3. Will Brian Roberts return and be Brian Roberts again?
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But it is also becoming more abundantly clear that the 33-year-old is not what he used to be. Most significantly, he no longer can be counted on to play a full season. That is concerning because the Orioles don't appear to have a major league-ready replacement.
Robert Andino, who hasn't done much with extended playing time, seems better suited as a utility infielder. Ryan Adams, 24, might be able to hit in the majors, but his fielding needs to improve dramatically for him to be an everyday player.
Blake Davis, 27, has been solid in limited at-bats but is not considered a building block.
The best-case scenario is Roberts returns from a concussion in the next few weeks and recaptures his previous form while staying healthy for the remainder of the year. But the Orioles can no longer count on that possibility. And they won't be able to trade him next year without his approval — even if they could get a taker on his salary. He has a full no-trade clause in 2012.
4. Can Buck Showalter summon second-half magic again?
One of the most impressive things about Showalter's 34-23 managerial record after taking over the Orioles last August is when it happened. Since the Orioles became perennial losers in 1998, they have fared miserably in August and September.
The reasons are varied, but the club traditionally faces an American League East-heavy schedule while having very few quality reinforcements to recall in September. So they usually get buried.
That didn't happen last year, when Showalter seemingly had a magic wand and waved it over an unsteady rotation and a beleaguered bullpen. It will be a real challenge to duplicate that effort in 2011. He's no longer a novelty, and the uncertainty of what he is about — and the desire to make a great first impression — is over.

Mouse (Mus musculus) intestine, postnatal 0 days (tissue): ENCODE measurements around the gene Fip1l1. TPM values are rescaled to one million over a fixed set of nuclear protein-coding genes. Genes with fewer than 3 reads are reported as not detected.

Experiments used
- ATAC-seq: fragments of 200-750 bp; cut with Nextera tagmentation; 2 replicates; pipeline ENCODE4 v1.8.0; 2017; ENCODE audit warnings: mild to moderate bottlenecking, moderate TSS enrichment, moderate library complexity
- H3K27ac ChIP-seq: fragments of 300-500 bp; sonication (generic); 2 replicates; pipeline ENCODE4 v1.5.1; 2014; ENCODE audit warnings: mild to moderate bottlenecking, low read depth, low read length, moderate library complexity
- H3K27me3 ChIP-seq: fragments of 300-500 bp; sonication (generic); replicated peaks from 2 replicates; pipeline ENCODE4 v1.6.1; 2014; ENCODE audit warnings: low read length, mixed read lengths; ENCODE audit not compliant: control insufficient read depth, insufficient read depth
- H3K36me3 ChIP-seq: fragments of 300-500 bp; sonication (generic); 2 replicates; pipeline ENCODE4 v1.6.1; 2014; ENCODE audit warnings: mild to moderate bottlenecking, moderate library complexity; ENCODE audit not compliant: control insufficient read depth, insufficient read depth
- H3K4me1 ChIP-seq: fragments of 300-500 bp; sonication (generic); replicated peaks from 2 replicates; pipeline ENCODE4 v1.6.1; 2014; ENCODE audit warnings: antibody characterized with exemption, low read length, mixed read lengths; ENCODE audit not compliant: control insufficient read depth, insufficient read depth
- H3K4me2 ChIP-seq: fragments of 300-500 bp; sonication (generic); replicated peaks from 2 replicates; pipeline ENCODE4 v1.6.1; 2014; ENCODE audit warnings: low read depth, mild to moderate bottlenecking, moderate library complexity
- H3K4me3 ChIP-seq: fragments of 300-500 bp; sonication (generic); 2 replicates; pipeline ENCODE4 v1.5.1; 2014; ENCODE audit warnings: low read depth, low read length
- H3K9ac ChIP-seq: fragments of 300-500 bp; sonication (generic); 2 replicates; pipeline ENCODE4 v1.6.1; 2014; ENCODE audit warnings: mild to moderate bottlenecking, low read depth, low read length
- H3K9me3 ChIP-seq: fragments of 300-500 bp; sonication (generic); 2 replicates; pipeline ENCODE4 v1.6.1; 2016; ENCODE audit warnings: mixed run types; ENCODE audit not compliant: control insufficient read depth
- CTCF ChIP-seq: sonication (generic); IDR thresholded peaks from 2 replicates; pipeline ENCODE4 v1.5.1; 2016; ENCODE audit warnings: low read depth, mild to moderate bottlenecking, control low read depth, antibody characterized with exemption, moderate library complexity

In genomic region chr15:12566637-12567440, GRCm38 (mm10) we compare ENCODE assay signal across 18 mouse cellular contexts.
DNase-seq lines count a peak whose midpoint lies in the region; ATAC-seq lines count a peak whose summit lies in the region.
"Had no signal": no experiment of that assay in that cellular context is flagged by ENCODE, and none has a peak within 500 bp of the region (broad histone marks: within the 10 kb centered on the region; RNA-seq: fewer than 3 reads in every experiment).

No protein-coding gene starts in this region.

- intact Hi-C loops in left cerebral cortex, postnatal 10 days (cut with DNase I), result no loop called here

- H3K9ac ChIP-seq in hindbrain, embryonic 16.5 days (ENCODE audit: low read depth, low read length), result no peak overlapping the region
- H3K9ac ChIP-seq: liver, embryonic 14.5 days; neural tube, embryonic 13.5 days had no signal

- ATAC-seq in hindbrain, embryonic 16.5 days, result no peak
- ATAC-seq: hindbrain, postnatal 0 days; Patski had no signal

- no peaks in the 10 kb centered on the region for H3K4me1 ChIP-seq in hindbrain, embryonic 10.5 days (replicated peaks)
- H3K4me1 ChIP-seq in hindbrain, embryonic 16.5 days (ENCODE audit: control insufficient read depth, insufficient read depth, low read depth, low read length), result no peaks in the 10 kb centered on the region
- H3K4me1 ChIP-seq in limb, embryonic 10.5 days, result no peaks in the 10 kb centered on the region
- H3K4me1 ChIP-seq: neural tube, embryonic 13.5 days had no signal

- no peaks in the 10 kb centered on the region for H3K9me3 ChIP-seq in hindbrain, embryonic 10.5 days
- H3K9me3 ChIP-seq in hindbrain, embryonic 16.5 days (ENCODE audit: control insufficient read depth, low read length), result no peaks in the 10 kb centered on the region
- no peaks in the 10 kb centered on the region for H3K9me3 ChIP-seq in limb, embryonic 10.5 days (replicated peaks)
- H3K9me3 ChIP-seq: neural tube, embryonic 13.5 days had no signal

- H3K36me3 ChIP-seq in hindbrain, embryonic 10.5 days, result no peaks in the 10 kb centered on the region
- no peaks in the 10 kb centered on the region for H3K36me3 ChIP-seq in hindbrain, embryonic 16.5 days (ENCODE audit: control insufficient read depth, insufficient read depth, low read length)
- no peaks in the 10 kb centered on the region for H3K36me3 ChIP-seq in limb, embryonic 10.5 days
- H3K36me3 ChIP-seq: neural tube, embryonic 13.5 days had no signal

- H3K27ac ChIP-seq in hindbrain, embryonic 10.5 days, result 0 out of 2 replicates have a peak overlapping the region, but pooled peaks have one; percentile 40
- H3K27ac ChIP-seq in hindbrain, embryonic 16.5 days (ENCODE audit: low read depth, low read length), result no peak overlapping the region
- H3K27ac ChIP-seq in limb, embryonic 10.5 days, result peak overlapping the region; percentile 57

Now, he has to get results based almost solely on the talent of the roster he's managing. That might mean shuffling the batting order — it wouldn't be a surprise if Vladimir Guerrero, for instance, is dropped from cleanup starting this week — and knitting together a rotation. Because this roster, even before the July 31 trade deadline hits, isn't as formidable as the Orioles' division rivals.
5. Who else might be dealt away?
There were several candidates heading into this season with a lengthy list of pending free agents: Guerrero, Derrek Lee, Hardy, Koji Uehara andMichael Gonzalez.
But only Hardy has significant value in the trade market. Uehara has had an excellent season and is likely coveted by most teams seeking late-inning relief help, but a right-handed setup man will bring back only so much in return. They'll need to do it soon or Uehara will remain with the team in 2012. He already has made 37 appearances, meaning 18 more this season and his $4 million option for next season vests.
Lee, Guerrero and Gonzalez have all failed to have rebound seasons. So if even if the Orioles could deal one or more, the return would be severely limited. The advantage with those three, however, is that they would almost assuredly pass through waivers, so they could be dealt in August.
Outfielder Luke Scott has also been rumored to be a trade chip, but he is dealing with a bum shoulder and has shown little power, so his value is minimal as well.
One player who would be of use to contenders is Guthrie, who still is under the club's contractual control for another year. The Orioles have been hesitant to deal him in the past, however, because of the instability of the rest of the rotation.
It will be interesting to see what the Orioles do with Guthrie. Because, like Hardy, it would provide a glimpse into the club's offseason direction.